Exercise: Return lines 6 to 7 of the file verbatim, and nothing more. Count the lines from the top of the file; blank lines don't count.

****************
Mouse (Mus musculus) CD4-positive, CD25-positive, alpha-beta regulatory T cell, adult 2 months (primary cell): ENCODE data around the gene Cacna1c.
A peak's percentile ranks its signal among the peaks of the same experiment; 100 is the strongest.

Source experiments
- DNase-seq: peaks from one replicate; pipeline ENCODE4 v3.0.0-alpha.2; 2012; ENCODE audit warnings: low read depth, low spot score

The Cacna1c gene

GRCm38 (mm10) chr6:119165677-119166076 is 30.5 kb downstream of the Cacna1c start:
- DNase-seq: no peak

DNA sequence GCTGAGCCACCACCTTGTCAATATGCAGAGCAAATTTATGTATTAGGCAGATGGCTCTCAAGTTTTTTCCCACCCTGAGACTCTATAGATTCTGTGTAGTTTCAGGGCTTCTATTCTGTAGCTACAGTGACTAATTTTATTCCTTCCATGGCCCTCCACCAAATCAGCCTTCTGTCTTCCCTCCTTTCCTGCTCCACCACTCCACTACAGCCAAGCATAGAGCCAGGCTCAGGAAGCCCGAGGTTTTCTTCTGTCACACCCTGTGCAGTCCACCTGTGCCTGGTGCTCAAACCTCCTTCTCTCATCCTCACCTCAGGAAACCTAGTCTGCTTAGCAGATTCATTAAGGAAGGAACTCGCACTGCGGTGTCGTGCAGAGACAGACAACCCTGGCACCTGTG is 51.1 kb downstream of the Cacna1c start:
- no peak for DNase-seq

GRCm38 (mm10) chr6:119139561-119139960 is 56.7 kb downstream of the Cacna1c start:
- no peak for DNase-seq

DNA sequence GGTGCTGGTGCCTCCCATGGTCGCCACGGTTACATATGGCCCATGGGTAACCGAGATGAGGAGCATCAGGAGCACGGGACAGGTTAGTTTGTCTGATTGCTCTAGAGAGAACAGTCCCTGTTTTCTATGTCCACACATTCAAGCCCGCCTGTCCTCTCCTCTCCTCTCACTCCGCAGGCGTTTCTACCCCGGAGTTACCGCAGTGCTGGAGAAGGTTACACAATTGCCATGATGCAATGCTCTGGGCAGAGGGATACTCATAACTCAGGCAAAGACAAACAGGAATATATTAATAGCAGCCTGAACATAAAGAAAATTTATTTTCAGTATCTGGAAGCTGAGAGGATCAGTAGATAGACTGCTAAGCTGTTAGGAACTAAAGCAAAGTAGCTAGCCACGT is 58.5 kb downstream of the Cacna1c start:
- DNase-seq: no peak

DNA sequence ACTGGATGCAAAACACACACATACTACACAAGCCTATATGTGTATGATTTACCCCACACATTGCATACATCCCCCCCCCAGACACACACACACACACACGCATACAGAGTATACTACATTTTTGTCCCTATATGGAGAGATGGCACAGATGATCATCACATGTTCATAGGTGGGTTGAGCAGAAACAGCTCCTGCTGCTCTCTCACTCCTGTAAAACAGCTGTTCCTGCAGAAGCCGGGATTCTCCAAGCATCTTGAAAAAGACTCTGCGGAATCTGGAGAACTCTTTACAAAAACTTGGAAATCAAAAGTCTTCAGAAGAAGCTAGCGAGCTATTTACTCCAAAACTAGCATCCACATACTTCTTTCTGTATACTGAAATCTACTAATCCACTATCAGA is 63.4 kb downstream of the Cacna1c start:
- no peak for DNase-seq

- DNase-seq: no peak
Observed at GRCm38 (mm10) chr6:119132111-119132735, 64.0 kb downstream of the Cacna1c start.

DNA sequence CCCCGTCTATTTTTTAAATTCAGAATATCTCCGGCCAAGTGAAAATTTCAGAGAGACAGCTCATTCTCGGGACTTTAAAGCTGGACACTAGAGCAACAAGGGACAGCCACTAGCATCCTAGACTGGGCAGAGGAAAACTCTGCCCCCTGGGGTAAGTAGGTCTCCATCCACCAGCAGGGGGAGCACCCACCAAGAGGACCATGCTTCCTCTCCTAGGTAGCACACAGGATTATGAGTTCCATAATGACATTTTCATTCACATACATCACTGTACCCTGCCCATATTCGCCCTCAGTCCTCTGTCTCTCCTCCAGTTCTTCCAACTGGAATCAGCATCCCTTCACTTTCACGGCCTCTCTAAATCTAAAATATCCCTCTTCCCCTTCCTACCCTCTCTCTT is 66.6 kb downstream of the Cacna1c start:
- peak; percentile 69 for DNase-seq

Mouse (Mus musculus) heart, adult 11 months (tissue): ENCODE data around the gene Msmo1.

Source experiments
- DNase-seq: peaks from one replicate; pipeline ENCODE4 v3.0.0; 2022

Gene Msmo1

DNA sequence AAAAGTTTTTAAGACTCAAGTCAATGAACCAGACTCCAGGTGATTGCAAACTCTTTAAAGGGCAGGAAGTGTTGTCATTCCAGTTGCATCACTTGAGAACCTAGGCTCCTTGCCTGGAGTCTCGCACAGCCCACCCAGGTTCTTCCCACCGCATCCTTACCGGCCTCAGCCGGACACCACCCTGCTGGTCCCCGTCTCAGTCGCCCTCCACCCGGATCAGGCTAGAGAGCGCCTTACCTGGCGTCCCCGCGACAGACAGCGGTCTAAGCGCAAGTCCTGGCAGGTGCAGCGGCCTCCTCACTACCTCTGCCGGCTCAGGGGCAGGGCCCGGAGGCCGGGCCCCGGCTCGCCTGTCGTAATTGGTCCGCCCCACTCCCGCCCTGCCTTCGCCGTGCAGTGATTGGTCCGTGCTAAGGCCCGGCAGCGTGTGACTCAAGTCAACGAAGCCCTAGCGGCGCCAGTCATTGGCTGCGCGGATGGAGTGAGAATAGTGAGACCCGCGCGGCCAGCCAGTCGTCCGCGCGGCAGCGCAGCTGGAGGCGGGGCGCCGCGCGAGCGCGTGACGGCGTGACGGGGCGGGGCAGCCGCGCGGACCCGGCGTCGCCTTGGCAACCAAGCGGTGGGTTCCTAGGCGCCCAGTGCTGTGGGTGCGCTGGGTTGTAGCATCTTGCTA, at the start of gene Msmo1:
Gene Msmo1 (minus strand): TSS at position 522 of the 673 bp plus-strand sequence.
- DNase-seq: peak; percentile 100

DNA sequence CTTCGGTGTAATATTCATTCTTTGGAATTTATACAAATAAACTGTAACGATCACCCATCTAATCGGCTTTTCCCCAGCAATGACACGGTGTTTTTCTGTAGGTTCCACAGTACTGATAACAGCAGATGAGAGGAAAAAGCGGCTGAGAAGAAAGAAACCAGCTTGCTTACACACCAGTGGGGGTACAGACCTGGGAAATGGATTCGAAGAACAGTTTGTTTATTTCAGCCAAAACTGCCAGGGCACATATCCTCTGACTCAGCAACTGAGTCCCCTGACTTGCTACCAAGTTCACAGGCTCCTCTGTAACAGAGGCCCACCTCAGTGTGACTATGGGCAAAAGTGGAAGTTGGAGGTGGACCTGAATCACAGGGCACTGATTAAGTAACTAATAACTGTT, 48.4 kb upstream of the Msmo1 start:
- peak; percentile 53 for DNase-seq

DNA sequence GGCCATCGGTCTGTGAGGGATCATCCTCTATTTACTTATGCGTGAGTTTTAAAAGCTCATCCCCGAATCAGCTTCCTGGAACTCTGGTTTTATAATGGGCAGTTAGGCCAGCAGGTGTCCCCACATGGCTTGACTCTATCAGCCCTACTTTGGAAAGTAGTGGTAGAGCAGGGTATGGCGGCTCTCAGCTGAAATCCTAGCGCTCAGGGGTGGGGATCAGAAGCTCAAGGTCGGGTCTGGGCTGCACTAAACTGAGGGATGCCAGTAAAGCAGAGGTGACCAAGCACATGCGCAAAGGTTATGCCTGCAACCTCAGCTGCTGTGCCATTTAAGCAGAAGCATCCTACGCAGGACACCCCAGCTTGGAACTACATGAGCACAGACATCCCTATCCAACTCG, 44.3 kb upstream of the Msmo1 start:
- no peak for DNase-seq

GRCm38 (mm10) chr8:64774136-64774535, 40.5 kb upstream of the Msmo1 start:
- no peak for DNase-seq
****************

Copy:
GRCm38 (mm10) chr6:119165677-119166076 is 30.5 kb downstream of the Cacna1c start:
- DNase-seq: no peak